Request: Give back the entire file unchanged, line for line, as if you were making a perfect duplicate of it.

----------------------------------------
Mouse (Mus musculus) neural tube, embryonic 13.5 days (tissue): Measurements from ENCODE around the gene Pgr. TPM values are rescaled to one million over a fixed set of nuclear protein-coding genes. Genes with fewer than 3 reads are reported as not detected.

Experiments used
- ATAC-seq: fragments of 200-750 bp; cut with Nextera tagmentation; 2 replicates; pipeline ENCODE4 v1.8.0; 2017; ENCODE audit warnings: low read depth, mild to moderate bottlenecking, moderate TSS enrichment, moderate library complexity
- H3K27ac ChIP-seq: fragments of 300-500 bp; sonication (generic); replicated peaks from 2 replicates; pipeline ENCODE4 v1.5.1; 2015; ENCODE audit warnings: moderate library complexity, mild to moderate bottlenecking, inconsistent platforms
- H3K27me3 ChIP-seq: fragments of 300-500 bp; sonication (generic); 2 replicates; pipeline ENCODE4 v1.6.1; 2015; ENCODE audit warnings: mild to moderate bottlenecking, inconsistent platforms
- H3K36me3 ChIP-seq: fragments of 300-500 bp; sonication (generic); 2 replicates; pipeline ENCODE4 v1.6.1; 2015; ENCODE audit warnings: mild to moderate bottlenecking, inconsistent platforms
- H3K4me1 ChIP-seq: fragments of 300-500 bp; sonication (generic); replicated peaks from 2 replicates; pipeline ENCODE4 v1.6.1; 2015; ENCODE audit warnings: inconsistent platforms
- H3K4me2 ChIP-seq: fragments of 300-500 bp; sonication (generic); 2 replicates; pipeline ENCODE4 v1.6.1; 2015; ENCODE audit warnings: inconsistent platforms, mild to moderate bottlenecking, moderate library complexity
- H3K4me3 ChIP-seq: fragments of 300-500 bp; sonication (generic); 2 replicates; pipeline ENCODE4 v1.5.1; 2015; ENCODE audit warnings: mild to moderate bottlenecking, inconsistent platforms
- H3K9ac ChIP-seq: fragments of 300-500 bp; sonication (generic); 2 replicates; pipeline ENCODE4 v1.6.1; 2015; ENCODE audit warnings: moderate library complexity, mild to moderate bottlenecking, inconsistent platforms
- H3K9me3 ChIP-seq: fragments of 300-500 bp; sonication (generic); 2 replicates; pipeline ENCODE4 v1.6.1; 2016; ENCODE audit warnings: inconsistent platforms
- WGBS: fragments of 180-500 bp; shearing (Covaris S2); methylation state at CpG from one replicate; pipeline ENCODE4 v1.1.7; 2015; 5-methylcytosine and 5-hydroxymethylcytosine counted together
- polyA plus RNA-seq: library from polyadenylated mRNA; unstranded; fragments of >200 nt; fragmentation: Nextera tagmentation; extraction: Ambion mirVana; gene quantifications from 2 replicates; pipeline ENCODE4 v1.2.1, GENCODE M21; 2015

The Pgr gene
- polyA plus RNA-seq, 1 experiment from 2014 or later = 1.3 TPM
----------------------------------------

Mouse (Mus musculus) neural tube, embryonic 13.5 days (tissue): Measurements from ENCODE around the gene Pgr. TPM values are rescaled to one million over a fixed set of nuclear protein-coding genes. Genes with fewer than 3 reads are reported as not detected.

Experiments used
- ATAC-seq: fragments of 200-750 bp; cut with Nextera tagmentation; 2 replicates; pipeline ENCODE4 v1.8.0; 2017; ENCODE audit warnings: low read depth, mild to moderate bottlenecking, moderate TSS enrichment, moderate library complexity
- H3K27ac ChIP-seq: fragments of 300-500 bp; sonication (generic); replicated peaks from 2 replicates; pipeline ENCODE4 v1.5.1; 2015; ENCODE audit warnings: moderate library complexity, mild to moderate bottlenecking, inconsistent platforms
- H3K27me3 ChIP-seq: fragments of 300-500 bp; sonication (generic); 2 replicates; pipeline ENCODE4 v1.6.1; 2015; ENCODE audit warnings: mild to moderate bottlenecking, inconsistent platforms
- H3K36me3 ChIP-seq: fragments of 300-500 bp; sonication (generic); 2 replicates; pipeline ENCODE4 v1.6.1; 2015; ENCODE audit warnings: mild to moderate bottlenecking, inconsistent platforms
- H3K4me1 ChIP-seq: fragments of 300-500 bp; sonication (generic); replicated peaks from 2 replicates; pipeline ENCODE4 v1.6.1; 2015; ENCODE audit warnings: inconsistent platforms
- H3K4me2 ChIP-seq: fragments of 300-500 bp; sonication (generic); 2 replicates; pipeline ENCODE4 v1.6.1; 2015; ENCODE audit warnings: inconsistent platforms, mild to moderate bottlenecking, moderate library complexity
- H3K4me3 ChIP-seq: fragments of 300-500 bp; sonication (generic); 2 replicates; pipeline ENCODE4 v1.5.1; 2015; ENCODE audit warnings: mild to moderate bottlenecking, inconsistent platforms
- H3K9ac ChIP-seq: fragments of 300-500 bp; sonication (generic); 2 replicates; pipeline ENCODE4 v1.6.1; 2015; ENCODE audit warnings: moderate library complexity, mild to moderate bottlenecking, inconsistent platforms
- H3K9me3 ChIP-seq: fragments of 300-500 bp; sonication (generic); 2 replicates; pipeline ENCODE4 v1.6.1; 2016; ENCODE audit warnings: inconsistent platforms
- WGBS: fragments of 180-500 bp; shearing (Covaris S2); methylation state at CpG from one replicate; pipeline ENCODE4 v1.1.7; 2015; 5-methylcytosine and 5-hydroxymethylcytosine counted together
- polyA plus RNA-seq: library from polyadenylated mRNA; unstranded; fragments of >200 nt; fragmentation: Nextera tagmentation; extraction: Ambion mirVana; gene quantifications from 2 replicates; pipeline ENCODE4 v1.2.1, GENCODE M21; 2015

The Pgr gene
- polyA plus RNA-seq, 1 experiment from 2014 or later = 1.3 TPM